In Western Europe, gentlemen were handled more delicately, but they did not want to use bad coins. Again, the answer was silver bars. It was such a smart circumvention of bans that they did not have the shape of coins, so it was difficult to accuse someone of someone for falsification and give him a boiling bath or lead tasting. In 1241, Emperor Frederick II “for the good of the princes” officially forbade the use of bars in commercial transactions. He did so a bit like modern governments, which force citizens to use national currencies, despite the fact that they are infected with hyperinflation.

What is even more interesting, however, did not force the German subjects to stop exchanging silver (despite its uncomfortable form). The rulers were prevented by the political crisis (“the big interregnum” in 1250-1274) and the fact that the bars began to be even improved by standardizing their weight. A common weight measure was the Cologne (about 234 grams.), Although this measure had a different value in different parts of Europe – for example, in Poland it was 197.68 g). In addition, the bars were stamped to cheat fraud (some kind of confirmation of blockchain transactions).

Pennies are entering the stage of history

The breakthrough occurred only during the penny reform. And at least he did not mean a coin worth little. When he appeared on the stage of history in 1172, Genia was worth 4 denarii and had 1.5 g of silver in him. He was even called a big denarius, he was a big fish among the money. With time, pennies weighing 1.7 g started and then they were worth 6 denarii. They came to circulation in France in 1266, England in 1279, Italy – 1253, and Germany – 1271. In 1300, the King of Bohemia (and for some time Polish lands) Wacław II introduced a Czech penny who played an important role in the history of our country. Besides, the Czech work was a real economic panzerfaust – it weighed as much as 3.8 g and became a model for coins minted in the Reich and in Central Europe. Even our king, Kazimierz Wielki, issued his own pennies weighing 3.2 g, following the model of Wenceslas.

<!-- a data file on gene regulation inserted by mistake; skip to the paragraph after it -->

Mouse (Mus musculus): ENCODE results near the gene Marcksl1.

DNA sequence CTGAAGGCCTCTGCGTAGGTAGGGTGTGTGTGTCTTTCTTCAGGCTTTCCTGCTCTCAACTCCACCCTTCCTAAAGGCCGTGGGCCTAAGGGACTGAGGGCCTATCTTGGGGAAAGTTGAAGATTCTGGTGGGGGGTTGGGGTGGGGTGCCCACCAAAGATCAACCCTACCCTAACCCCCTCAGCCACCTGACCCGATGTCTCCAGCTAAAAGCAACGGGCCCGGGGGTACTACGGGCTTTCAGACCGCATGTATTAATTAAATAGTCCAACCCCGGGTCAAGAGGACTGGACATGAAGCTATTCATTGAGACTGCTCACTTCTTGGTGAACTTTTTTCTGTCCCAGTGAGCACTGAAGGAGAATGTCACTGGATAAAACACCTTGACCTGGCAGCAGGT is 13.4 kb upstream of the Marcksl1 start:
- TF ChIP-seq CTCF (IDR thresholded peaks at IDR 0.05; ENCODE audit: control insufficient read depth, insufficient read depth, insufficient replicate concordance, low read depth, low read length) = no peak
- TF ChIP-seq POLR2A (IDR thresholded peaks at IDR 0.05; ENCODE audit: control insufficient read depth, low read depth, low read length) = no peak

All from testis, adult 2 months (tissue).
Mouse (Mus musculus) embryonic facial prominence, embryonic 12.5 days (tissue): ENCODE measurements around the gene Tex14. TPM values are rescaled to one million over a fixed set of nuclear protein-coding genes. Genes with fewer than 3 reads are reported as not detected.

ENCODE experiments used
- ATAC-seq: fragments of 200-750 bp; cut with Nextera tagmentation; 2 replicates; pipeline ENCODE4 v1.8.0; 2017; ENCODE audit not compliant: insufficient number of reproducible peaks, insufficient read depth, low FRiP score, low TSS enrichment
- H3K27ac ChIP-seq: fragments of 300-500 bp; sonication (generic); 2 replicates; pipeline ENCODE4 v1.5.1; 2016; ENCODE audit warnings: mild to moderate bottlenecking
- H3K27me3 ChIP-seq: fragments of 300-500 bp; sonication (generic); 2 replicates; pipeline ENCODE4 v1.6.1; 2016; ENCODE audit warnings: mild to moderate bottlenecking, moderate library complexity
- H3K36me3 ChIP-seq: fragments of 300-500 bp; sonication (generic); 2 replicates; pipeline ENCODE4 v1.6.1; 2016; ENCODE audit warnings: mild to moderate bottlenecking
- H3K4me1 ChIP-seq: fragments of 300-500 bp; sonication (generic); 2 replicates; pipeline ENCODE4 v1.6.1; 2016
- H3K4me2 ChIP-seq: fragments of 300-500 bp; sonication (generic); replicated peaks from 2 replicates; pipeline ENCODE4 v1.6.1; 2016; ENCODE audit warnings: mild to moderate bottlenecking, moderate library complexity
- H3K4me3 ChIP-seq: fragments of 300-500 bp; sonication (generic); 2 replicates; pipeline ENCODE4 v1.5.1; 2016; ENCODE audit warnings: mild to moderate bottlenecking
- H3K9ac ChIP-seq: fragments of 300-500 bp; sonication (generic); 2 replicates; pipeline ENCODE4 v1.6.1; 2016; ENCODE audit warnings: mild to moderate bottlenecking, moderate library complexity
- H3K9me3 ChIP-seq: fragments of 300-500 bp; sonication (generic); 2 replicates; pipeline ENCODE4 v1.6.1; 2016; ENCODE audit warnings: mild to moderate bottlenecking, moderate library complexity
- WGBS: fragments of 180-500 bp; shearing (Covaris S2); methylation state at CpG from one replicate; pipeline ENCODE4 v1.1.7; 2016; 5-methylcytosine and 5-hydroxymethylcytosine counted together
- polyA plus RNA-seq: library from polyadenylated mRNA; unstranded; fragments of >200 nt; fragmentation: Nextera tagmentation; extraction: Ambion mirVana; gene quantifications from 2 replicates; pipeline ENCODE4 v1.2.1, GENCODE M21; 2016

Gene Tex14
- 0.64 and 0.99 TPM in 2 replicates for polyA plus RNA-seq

Gold returns to the game

The 13th century is also the return of gold. The already mentioned Fryderyk II from 1231 beat gold Augustów (4.48 g). From this metal, Florence (Florentine) or Genoa started to use it. Filip the beautiful – the ruler of France – released a coin masse d ‘or. From 1360, the frank d ‘or. In 1344, the English King Edward III emits the Golden Nobel. At the end of the fourteenth century, the Rhenian Union of Men is formed, which creates the golden Rhine gulden.

The return of gold to the markets was a sign of economic recovery. Its further dissemination was also possible due to increased extraction and imports from West Africa, from where they were transported by the Portuguese.

There was also a tendency to create a currency that could be used more widely. Thanks to Florentine bankers, the Florentine also became something of a pan-European coin.

The return to the gold favors was, however, equal to the introduction of a parallel currency, i.e. a currency whose exchange rate of gold and silver coins varies depending on the supply and demand for both bullion. Such an operation required the interference of the central authority. Research has begun on what we would today call a monetary policy. The rulers began to announce official exchange rates.

To be continued…

 

image: imf.org

Leave a Reply

Your email address will not be published.

Pin It on Pinterest